— So can you. What are you doing wearing a frilly bra to a (I take it they mean) amusement park, anyway? Throw a sports bra on under that white tee and go have, oh you know, fun.

• Car mechanics tell him the truth.
— Car mechanics only lie when it's obvious the customer has no clue about this really big, expensive thing she owns and is dependent on men to tell her things about. Don't know anything about cars? Ask your boyfriend to show you a few things. Ask your dad. Ask your cousin. Ask Google. Ask Auto Repair for Dummies. It's the exact same way men come to know about cars and not get lied to.

• The world is his urinal.
— I guess the world could be your urinal, too, if you dropped your drawers and popped a squat. We don't have the same external plumbing but we can pee in non-orthodox places if we have to. The men I know don't pee in the bushes just to crack themselves up; they have to go, and there isn't a reasonable alternative within driving or walking distance. Don't blame them because you'd rather risk a UTI.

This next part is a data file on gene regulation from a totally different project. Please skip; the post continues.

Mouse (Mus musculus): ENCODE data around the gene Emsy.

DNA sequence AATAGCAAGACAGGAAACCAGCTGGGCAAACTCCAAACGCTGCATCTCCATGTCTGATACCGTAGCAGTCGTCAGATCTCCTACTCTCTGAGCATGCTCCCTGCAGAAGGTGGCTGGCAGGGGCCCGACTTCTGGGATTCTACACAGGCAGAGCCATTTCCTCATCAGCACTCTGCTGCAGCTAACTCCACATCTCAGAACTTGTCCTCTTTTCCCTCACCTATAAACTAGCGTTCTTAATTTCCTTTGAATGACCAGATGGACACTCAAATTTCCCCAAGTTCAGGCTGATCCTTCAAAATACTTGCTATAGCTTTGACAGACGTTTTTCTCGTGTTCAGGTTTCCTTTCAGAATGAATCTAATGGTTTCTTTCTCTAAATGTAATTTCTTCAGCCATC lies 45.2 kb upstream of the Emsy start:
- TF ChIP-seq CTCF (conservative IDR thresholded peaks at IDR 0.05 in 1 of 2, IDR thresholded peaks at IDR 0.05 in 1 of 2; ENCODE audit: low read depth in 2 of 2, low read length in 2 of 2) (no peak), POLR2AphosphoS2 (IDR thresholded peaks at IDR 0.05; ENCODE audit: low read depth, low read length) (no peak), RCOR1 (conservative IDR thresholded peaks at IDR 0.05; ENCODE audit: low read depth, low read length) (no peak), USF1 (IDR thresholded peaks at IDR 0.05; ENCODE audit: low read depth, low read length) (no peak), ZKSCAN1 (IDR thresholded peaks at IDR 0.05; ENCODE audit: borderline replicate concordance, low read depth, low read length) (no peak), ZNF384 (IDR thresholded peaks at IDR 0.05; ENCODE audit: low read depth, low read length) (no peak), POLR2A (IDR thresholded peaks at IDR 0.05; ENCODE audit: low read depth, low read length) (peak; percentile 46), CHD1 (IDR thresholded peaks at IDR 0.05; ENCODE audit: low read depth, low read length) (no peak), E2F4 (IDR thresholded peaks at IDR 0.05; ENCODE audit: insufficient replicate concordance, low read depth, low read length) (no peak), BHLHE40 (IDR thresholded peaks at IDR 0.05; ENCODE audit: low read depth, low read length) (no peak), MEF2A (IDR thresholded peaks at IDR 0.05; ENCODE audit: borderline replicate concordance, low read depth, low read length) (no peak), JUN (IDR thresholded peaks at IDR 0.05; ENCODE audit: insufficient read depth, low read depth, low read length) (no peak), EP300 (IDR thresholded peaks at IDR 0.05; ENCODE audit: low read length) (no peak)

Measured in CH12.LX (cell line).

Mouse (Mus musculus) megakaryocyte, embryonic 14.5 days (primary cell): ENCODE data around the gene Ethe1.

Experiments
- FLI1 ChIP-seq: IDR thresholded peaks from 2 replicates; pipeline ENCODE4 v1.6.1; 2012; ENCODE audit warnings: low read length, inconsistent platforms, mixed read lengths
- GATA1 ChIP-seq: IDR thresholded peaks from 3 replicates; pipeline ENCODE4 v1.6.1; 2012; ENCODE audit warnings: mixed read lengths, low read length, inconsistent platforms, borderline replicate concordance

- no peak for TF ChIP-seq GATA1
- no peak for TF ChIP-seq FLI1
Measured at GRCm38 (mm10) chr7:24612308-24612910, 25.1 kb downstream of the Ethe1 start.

• He never has to drive to another gas station restroom because this one is just too icky.
— I'm pretty sure I've done this before. And yes, it would have been because the men before me made the whole room their urinal, not just the toilet, and yes, that's gross. If traveling to the next gas station is not an option, just line the seat with toilet paper/hover, pee and get out of there. You're taking a bio break, not attending a spa appointment.

• He doesn't have to stop and think of which way to turn a nut on a bolt.
— Lefty-loosey, righty-tighty. I got that from a former boyfriend, because I asked.

• Same work, more pay.
— No one's going to ride in on a white horse and pay you more money.
— Find out what someone with your experience in your position in your geographic area should be making. Raise hell until you get it.
— Stop being a sweetie-pie at work, during interviews and during annual reviews.
— Millions of women before you have already done the hard work of making equal work/equal pay possible. You spit in their face when you struggle internally with a success fraud complex then passive-aggressively blame The Man for paying you unequally.
— Still having trouble with this? One of the reasons this country is great is we are a nation of laws. We have a court system. Use it.